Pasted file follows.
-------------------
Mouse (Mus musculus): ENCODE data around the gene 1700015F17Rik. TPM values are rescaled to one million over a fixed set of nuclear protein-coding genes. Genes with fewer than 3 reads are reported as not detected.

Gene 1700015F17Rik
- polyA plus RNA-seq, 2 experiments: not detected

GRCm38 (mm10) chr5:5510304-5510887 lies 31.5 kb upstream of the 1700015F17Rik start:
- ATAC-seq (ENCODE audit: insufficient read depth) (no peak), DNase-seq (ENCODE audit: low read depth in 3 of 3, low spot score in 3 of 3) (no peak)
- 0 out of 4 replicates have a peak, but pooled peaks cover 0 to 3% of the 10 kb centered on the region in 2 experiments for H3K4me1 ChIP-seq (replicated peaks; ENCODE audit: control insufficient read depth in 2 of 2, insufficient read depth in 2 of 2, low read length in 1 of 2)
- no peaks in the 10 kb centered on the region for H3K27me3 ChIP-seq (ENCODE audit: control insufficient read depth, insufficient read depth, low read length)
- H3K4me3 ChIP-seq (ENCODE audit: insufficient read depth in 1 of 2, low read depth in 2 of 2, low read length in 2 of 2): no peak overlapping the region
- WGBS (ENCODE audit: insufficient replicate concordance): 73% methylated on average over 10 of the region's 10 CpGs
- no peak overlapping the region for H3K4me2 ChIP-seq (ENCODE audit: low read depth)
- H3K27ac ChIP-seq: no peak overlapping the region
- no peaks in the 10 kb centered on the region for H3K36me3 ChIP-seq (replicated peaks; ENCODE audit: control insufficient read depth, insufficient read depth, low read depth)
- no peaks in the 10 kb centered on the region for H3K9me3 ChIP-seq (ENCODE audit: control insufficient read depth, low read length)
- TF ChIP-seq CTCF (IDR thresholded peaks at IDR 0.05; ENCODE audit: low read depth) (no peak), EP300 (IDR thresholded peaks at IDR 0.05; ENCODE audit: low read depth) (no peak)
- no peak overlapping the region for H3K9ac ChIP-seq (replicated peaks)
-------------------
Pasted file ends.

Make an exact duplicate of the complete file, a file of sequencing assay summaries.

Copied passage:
Mouse (Mus musculus): ENCODE data around the gene 1700015F17Rik. TPM values are rescaled to one million over a fixed set of nuclear protein-coding genes. Genes with fewer than 3 reads are reported as not detected.

Gene 1700015F17Rik
- polyA plus RNA-seq, 2 experiments: not detected

GRCm38 (mm10) chr5:5510304-5510887 lies 31.5 kb upstream of the 1700015F17Rik start:
- ATAC-seq (ENCODE audit: insufficient read depth) (no peak), DNase-seq (ENCODE audit: low read depth in 3 of 3, low spot score in 3 of 3) (no peak)
- 0 out of 4 replicates have a peak, but pooled peaks cover 0 to 3% of the 10 kb centered on the region in 2 experiments for H3K4me1 ChIP-seq (replicated peaks; ENCODE audit: control insufficient read depth in 2 of 2, insufficient read depth in 2 of 2, low read length in 1 of 2)
- no peaks in the 10 kb centered on the region for H3K27me3 ChIP-seq (ENCODE audit: control insufficient read depth, insufficient read depth, low read length)
- H3K4me3 ChIP-seq (ENCODE audit: insufficient read depth in 1 of 2, low read depth in 2 of 2, low read length in 2 of 2): no peak overlapping the region
- WGBS (ENCODE audit: insufficient replicate concordance): 73% methylated on average over 10 of the region's 10 CpGs
- no peak overlapping the region for H3K4me2 ChIP-seq (ENCODE audit: low read depth)
- H3K27ac ChIP-seq: no peak overlapping the region
- no peaks in the 10 kb centered on the region for H3K36me3 ChIP-seq (replicated peaks; ENCODE audit: control insufficient read depth, insufficient read depth, low read depth)
- no peaks in the 10 kb centered on the region for H3K9me3 ChIP-seq (ENCODE audit: control insufficient read depth, low read length)
- TF ChIP-seq CTCF (IDR thresholded peaks at IDR 0.05; ENCODE audit: low read depth) (no peak), EP300 (IDR thresholded peaks at IDR 0.05; ENCODE audit: low read depth) (no peak)
- no peak overlapping the region for H3K9ac ChIP-seq (replicated peaks)